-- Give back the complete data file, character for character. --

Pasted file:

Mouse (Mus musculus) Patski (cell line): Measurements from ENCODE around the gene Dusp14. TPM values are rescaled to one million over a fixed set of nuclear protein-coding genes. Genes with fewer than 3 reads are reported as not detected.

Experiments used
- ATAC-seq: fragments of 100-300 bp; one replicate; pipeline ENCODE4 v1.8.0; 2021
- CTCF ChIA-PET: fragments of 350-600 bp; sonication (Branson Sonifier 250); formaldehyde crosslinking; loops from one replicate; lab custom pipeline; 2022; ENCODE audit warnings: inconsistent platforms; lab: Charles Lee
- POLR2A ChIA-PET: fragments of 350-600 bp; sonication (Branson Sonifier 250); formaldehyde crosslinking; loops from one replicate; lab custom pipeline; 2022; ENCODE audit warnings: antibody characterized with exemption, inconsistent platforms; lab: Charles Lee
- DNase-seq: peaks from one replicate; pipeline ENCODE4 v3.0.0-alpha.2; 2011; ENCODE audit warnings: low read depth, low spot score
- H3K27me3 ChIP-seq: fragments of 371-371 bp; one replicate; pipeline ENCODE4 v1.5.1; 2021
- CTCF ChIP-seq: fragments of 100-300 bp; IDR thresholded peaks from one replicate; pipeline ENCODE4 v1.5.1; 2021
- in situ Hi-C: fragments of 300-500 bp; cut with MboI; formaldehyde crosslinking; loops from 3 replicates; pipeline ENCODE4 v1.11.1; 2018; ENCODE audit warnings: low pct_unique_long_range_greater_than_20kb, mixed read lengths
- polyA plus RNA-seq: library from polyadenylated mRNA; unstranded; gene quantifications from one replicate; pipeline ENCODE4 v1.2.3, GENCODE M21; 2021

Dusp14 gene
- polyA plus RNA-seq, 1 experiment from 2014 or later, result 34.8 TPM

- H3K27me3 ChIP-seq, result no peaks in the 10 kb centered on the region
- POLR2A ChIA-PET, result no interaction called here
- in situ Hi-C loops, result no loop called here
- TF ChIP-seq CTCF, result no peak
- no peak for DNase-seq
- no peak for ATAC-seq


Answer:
Mouse (Mus musculus) Patski (cell line): Measurements from ENCODE around the gene Dusp14. TPM values are rescaled to one million over a fixed set of nuclear protein-coding genes. Genes with fewer than 3 reads are reported as not detected.

Experiments used
- ATAC-seq: fragments of 100-300 bp; one replicate; pipeline ENCODE4 v1.8.0; 2021
- CTCF ChIA-PET: fragments of 350-600 bp; sonication (Branson Sonifier 250); formaldehyde crosslinking; loops from one replicate; lab custom pipeline; 2022; ENCODE audit warnings: inconsistent platforms; lab: Charles Lee
- POLR2A ChIA-PET: fragments of 350-600 bp; sonication (Branson Sonifier 250); formaldehyde crosslinking; loops from one replicate; lab custom pipeline; 2022; ENCODE audit warnings: antibody characterized with exemption, inconsistent platforms; lab: Charles Lee
- DNase-seq: peaks from one replicate; pipeline ENCODE4 v3.0.0-alpha.2; 2011; ENCODE audit warnings: low read depth, low spot score
- H3K27me3 ChIP-seq: fragments of 371-371 bp; one replicate; pipeline ENCODE4 v1.5.1; 2021
- CTCF ChIP-seq: fragments of 100-300 bp; IDR thresholded peaks from one replicate; pipeline ENCODE4 v1.5.1; 2021
- in situ Hi-C: fragments of 300-500 bp; cut with MboI; formaldehyde crosslinking; loops from 3 replicates; pipeline ENCODE4 v1.11.1; 2018; ENCODE audit warnings: low pct_unique_long_range_greater_than_20kb, mixed read lengths
- polyA plus RNA-seq: library from polyadenylated mRNA; unstranded; gene quantifications from one replicate; pipeline ENCODE4 v1.2.3, GENCODE M21; 2021

Dusp14 gene
- polyA plus RNA-seq, 1 experiment from 2014 or later, result 34.8 TPM

- H3K27me3 ChIP-seq, result no peaks in the 10 kb centered on the region
- POLR2A ChIA-PET, result no interaction called here
- in situ Hi-C loops, result no loop called here
- TF ChIP-seq CTCF, result no peak
- no peak for DNase-seq
- no peak for ATAC-seq